I was recently brought face to face with the fact that I really love Egypt. Someone commented that 'they' (meaning Egyptians) 'could all have been blown up for all he cared,' and I was absolutely rocked with hurt as I have so many very much loved friends there. To my terrible embarrassment I was in tears in the middle of a conversation where I was dong my best to be professional. I realised that when an Egyptian makes you his friend - or her friend - all the walls come straight down. You know that no matter how poor they are, if you were ever in trouble they would do absolutely anything for you. Friendships in other places never capitulate in the same way - there is always something held back. Egyptians give friendship at a level that really involves a lot of love.
As I rounded the corner towards the Street I saw at the junction ahead of me, Tarek Fattoh. I have no idea why he was there - no-one just stands in this corner - but his face absolutely lit up as he recognised me. Next minute I was being hugged and kissed - that is unusual for a male Egyptian but flattering. We walked together to see Hossam El Farouk and Tarek held my arm as if I were a tender flower. I could never be called that.
Both Tarek and Hossam are coming to Birmingham to the Festival of Quilts with an exhibition of their work so I made the trip in order to make sure they understood what I needed them to do.
As we walked we met other old friends - it was a slow process through the first third of the street.
Hossam immediately ordered kakedeh - hibiscus tea - for me as he knows how much I like it. On my final farewell call into the street he had produced a giant bag of dried kakedeh flowers for me to take home and I had to tell him that I would not be able to get it through Australian Customs. It arrived, hot and slightly spicy, tasting like a rich strong plum juice, sweetened a little and with a dash of cinnamon and cloves. It is one of the tastes of Egypt for me. The two men sat with huge smiles on their faces as we talked - and it was a delight just to be there with them, with dust stirring from the street and people walking past, an occasional skinny cat curling around our ankles, sunlight dappling the ground in thin shafts coming through the old roofing over the Khan, the background lilt of Arabic from others in shops around us and even (turned right down) a very long and strange speech from Gaddafi on a flickering television right in the shop.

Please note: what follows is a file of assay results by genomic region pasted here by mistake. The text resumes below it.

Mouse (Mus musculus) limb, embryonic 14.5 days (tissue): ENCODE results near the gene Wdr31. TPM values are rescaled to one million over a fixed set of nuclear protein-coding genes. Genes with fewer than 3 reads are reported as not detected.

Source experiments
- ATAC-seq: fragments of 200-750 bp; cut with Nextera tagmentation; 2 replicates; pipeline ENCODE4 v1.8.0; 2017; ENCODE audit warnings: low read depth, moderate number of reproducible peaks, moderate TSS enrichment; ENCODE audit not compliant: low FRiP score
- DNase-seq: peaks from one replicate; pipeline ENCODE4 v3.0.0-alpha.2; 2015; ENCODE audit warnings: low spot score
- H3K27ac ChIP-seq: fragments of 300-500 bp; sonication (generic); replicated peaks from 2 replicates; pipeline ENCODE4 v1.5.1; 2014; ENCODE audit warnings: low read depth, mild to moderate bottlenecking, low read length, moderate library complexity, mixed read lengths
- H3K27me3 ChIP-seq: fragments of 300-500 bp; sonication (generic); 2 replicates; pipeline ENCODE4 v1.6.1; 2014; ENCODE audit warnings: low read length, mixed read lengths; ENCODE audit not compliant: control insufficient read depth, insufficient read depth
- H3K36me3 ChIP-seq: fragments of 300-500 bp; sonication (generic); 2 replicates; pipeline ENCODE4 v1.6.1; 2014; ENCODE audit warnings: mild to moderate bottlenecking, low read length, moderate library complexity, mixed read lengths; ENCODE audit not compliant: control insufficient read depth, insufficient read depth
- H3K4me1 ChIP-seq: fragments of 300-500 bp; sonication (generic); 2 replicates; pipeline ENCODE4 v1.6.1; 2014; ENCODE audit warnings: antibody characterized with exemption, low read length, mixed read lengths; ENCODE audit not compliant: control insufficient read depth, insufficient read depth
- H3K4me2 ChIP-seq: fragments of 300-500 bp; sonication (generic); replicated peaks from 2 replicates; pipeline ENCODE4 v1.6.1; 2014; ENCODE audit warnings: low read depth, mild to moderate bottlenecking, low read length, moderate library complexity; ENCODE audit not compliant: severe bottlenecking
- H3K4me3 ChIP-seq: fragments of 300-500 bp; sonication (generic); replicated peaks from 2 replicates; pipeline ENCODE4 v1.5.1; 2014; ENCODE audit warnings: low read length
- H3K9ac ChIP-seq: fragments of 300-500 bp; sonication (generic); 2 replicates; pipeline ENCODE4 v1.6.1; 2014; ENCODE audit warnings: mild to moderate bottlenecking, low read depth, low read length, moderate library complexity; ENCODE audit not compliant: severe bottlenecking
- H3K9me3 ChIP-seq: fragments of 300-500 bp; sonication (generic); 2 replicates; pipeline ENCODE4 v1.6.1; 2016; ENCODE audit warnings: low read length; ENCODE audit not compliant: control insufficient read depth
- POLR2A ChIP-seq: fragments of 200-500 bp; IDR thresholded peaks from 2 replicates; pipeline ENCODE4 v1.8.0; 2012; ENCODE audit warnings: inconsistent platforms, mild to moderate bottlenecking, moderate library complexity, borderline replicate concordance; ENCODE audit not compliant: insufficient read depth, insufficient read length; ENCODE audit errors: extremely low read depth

I moved on and talked to lots of other friends - Hani, Hossam Hashem, Rug Mohamed, Ayman who came to Australia. I drank a lot more tea, and kakedeh and a coffee just for a change. I had decided not to leave too late as nights are not as safe as they used to be - and walked down the street to find a cab at 6.00pm in the growing dark.
I found a cab, and told the driver we would use the meter but I would pay extra for a direct drive home without extra distance and even more if I was not frightened. He laughed - but it was a good drive and cost considerably less, even with a double tip, than the cab did this morning. My always pitiful Arabic is coming back - I even impressed myself.